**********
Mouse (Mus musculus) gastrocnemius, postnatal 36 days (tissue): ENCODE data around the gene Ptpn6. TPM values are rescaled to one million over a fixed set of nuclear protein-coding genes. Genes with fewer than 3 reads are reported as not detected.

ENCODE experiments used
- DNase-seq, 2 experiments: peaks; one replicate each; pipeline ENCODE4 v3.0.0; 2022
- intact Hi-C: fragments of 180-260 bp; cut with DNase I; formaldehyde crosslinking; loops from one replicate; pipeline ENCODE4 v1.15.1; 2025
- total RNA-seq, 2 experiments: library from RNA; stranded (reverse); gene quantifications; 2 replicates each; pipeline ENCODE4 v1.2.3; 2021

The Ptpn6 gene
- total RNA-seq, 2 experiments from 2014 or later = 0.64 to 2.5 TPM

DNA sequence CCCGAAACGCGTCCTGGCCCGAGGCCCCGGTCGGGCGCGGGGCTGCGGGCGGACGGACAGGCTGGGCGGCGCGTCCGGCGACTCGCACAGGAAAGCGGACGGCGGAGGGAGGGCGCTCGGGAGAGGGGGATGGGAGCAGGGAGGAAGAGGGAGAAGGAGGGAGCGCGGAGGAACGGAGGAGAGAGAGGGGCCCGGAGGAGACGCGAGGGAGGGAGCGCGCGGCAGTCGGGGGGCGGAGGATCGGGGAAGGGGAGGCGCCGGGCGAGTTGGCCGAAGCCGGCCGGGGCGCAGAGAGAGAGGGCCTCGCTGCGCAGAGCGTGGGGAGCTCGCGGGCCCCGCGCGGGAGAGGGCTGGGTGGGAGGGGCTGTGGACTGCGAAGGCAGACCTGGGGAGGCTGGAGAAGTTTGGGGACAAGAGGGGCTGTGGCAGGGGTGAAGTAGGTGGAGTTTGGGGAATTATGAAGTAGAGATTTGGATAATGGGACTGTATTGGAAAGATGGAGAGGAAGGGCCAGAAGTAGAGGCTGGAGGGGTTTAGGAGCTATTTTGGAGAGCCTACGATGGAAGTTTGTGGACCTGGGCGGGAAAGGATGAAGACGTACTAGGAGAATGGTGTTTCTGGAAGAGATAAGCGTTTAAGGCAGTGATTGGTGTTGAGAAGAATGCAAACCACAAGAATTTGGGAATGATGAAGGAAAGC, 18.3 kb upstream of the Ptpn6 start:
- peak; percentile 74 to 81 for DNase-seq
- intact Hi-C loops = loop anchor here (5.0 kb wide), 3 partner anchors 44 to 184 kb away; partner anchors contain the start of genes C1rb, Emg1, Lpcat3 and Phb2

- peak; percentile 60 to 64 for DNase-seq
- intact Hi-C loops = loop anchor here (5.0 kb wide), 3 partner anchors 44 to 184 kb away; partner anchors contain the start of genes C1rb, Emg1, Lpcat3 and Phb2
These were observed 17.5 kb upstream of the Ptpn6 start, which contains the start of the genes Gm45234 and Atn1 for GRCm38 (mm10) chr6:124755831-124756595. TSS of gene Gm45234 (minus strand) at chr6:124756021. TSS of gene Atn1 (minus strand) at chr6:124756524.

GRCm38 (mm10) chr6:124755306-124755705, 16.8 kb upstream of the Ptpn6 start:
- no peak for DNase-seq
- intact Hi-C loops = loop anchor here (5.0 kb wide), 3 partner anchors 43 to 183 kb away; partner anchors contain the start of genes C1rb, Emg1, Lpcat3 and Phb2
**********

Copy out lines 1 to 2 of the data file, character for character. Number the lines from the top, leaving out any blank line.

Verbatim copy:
Mouse (Mus musculus) gastrocnemius, postnatal 36 days (tissue): ENCODE data around the gene Ptpn6. TPM values are rescaled to one million over a fixed set of nuclear protein-coding genes. Genes with fewer than 3 reads are reported as not detected.

ENCODE experiments used